On the play below, Bradley passes to Drummond before beginning his marathon around the court. Drummond bumps Jaylen Brown lightly to slow him down, creating a bit of separation for Bradley. He then meets Harris at the elbow, and the two of them occupy three defenders because there seems to be a miscommunication. When Drummond is going to give the ball away, it’s Al Horford job to hedge and impede Bradley’s progress, which he’s unable to do. As that’s happening, Jayson Tatum gets stuck in no man’s land and is late contesting Bradley’s floater.

Those plays work for two reasons — Drummond knows how to use his body, and his teammates are in advantageous situations. About 98 percent of basketball players need a system to be successful. If they don’t have that, a lot of guys who are solid look awful, and that leads to us firing up the Hot Take Cannon. That’s not a knock on the players; that two percent is made up of superstars like LeBron James, Kevin Durant, Stephen Curry and James Harden. There are even a few stars who need a system to fall back on. Tobias Harris and Avery Bradley are playing at an All-Star level because they’re not going out and trying to do too much.

Those two have similar styles. Neither is an other-worldly athlete, but their skillsets are broad, and they can make shots from all three levels. Being a versatile scorer opens up the floor, and no defense can risk leaving one to help on the other. Once you throw in Drummond and his refined passing, things become troublesome for opponents.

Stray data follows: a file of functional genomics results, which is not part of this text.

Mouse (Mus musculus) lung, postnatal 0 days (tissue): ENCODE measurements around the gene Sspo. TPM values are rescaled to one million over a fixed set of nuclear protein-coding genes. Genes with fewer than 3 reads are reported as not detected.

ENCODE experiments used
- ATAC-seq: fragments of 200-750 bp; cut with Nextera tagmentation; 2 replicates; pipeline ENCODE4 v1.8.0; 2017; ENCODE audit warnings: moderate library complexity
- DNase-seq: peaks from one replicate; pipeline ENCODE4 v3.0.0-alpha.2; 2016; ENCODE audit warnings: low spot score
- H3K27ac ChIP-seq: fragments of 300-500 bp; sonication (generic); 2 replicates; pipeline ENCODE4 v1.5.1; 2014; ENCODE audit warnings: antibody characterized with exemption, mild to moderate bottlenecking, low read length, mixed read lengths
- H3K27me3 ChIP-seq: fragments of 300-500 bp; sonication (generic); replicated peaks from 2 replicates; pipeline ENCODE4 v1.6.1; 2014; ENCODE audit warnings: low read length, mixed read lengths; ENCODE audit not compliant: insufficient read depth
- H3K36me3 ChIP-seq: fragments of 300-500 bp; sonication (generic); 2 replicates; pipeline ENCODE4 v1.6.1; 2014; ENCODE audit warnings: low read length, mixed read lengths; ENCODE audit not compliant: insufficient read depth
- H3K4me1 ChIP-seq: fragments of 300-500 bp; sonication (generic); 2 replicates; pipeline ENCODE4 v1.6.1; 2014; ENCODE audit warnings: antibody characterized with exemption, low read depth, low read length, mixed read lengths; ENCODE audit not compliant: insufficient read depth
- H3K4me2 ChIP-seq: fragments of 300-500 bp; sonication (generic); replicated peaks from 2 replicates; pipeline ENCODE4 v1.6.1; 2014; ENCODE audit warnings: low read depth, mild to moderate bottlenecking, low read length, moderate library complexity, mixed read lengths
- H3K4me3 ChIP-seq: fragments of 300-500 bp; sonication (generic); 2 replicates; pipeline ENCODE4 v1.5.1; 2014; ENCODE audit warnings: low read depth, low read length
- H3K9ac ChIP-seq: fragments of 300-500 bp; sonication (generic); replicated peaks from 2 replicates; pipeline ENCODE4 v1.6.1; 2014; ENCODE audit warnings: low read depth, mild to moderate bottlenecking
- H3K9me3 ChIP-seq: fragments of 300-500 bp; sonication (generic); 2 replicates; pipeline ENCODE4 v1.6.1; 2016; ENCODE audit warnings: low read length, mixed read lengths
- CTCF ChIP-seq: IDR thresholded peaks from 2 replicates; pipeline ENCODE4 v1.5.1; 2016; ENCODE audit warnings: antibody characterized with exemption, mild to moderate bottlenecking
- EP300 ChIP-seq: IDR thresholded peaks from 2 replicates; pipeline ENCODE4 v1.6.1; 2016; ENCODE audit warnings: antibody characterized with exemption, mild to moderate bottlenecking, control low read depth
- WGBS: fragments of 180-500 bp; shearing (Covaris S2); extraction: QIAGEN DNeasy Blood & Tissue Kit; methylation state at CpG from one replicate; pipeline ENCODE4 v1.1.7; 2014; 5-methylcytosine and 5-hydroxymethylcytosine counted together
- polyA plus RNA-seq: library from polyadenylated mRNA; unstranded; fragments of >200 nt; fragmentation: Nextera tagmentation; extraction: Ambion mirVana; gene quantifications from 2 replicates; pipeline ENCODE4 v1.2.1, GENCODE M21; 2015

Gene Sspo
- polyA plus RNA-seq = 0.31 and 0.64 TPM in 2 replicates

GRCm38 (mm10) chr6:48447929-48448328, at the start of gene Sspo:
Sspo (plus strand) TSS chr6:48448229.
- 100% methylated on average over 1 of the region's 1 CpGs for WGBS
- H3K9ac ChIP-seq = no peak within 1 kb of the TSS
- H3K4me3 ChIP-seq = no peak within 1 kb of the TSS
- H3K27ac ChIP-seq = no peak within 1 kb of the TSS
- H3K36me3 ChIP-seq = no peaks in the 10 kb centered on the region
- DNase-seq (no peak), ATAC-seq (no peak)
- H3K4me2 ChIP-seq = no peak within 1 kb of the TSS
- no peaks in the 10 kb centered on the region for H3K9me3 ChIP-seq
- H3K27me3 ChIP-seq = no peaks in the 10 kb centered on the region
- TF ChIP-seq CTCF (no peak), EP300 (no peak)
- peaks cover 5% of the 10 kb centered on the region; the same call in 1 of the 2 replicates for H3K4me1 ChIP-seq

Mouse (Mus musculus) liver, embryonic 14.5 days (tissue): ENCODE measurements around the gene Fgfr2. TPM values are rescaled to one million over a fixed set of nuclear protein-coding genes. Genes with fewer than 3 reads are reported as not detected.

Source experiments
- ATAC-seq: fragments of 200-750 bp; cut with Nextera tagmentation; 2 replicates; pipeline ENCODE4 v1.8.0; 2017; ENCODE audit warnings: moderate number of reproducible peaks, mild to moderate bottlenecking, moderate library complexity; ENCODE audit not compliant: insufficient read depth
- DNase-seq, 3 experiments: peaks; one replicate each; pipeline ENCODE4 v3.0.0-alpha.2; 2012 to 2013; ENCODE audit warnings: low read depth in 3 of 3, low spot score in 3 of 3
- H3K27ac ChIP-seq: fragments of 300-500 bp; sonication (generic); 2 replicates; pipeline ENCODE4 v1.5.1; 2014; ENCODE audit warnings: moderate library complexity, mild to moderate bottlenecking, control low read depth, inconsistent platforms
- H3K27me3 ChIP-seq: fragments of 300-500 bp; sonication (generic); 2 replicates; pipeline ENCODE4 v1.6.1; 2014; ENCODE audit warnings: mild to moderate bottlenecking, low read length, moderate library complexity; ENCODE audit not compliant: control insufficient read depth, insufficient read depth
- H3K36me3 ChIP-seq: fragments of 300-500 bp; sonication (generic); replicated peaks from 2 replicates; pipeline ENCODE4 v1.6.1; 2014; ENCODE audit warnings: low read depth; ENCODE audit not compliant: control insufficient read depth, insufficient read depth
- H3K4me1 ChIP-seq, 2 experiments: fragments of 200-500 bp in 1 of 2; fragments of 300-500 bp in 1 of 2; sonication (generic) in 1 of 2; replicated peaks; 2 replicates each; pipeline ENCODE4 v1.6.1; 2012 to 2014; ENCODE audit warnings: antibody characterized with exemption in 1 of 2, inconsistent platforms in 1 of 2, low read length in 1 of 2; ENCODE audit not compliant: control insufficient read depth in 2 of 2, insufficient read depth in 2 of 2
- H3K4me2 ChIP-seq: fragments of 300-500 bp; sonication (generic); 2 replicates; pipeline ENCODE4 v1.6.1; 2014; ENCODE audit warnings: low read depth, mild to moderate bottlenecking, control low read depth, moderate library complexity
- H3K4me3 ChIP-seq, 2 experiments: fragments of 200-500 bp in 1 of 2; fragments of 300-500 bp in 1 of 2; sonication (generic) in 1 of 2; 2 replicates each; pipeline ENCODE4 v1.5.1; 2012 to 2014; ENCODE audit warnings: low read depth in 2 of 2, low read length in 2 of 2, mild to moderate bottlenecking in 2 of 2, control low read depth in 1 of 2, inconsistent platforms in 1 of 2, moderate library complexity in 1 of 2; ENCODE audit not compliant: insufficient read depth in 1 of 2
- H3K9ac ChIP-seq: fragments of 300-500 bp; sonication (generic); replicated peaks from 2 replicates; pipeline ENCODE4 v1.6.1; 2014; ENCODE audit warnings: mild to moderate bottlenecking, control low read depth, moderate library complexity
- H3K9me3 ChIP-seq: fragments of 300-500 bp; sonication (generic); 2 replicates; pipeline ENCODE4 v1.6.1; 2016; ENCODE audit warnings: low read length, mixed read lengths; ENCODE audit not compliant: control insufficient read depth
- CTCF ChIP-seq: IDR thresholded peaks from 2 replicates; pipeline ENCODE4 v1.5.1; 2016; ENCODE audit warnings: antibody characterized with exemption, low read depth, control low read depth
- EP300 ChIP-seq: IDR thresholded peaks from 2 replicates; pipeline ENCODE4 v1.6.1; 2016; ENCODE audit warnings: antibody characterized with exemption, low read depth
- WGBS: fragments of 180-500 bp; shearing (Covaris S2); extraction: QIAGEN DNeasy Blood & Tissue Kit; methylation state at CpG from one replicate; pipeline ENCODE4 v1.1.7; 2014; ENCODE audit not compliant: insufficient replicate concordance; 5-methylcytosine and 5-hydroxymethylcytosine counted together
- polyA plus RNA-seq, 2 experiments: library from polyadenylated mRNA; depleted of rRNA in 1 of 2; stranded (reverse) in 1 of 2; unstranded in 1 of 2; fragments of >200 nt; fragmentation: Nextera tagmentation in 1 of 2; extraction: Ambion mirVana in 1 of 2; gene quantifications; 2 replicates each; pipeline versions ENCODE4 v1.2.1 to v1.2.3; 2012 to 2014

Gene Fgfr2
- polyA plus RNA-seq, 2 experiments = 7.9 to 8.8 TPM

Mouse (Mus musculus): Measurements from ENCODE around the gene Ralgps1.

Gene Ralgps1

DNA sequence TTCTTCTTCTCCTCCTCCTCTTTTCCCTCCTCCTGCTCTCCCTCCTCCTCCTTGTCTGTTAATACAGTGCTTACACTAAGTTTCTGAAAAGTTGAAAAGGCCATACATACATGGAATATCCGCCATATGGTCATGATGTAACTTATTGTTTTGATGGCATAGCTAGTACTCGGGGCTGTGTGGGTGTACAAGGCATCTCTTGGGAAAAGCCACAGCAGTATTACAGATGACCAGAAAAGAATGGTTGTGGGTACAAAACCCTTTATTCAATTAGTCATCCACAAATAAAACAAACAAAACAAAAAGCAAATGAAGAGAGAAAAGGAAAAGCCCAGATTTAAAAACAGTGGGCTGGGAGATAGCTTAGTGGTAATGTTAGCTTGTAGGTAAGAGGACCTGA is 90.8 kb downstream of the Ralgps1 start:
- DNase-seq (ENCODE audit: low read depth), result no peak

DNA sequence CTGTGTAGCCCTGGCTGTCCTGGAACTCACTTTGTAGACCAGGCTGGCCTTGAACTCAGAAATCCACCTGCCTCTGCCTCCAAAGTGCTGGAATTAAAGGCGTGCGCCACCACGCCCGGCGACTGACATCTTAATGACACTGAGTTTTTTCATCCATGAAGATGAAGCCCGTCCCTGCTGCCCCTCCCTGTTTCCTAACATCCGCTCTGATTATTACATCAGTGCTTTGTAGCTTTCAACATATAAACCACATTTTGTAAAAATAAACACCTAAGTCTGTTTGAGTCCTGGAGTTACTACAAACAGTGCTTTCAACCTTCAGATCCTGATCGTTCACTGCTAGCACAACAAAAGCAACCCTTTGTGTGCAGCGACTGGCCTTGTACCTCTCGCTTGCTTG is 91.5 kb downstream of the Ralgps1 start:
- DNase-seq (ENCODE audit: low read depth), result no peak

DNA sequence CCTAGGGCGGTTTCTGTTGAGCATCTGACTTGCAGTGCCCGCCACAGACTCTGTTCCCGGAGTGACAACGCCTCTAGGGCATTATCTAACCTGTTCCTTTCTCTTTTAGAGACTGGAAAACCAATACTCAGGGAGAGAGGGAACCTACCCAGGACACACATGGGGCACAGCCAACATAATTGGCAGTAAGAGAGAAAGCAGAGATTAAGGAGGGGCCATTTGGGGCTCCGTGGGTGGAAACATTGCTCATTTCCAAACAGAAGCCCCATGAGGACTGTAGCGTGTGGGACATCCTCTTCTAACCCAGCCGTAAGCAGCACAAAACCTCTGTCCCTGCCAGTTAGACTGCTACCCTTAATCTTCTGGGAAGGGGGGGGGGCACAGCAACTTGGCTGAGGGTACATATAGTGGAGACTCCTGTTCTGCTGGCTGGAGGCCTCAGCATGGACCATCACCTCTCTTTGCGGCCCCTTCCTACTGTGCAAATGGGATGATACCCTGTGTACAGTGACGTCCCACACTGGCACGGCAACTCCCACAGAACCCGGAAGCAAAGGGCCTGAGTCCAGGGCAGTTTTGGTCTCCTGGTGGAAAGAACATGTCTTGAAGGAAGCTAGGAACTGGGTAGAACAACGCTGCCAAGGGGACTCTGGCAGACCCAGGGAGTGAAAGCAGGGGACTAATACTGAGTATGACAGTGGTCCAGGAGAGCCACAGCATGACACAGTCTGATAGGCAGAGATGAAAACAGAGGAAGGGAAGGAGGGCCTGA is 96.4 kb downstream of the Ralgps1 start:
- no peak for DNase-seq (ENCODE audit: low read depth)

Harris excels in the pick-and-roll, and Bradley loves to run off of handoffs before pulling up for a mid-range jumper. Those are staples in Detroit’s playbook. And Drummond, because he’s a mountain, makes those looks easier. He’s able to block off whoever’s chasing around Bradley or Harris, which then puts the opposing big in an unfavorable position. They can either sag off and give up the open jumper or step up and get blown by. It’s quite the predicament. Between the two of them, Drummond has assisted on 46 field goals.

Over the first 20 games, Drummond is handing out 3.7 assists, up from his 1.1 last year. He’s also on pace to record a career-best assist percentage of 16.7, and his usage sits at 20.9. The Pistons have stayed hot and are 6-3 over their last nine contests, where Drummond has loaned a more significant helping hand with 4.8 dimes a night. Not all of his assists, however, come on plays that Van Gundy outlined. This year, Drummond is playing like he understands the game more.

Bigs aren’t expected to be worldly passers. Most of the time, coaches just want them to be able to pass out of double teams or send it off to the open man out of the pick-and-roll. Anything else is a bonus. Drummond, in addition to his little handoffs, is connecting on pocket passes and accurately reading the defense when someone makes a backdoor cut. Making the easy play never goes out of style. When someone says that his transformation is remarkable, it is. 

The Detroit Pistons have become a dangerous team because everyone has elevated their levels of play. Both Tobias Harris and Avery Bradley have been lights-out, and Reggie Jackson is slowly looking like his old self. As excellent as they’ve been, Andre Drummond has snatched the spotlight. There was a lot of talk about Drummond this summer and if he had already plateaued. From what he’s done this year, it’s a new beginning for someone who’s just 24-years-old.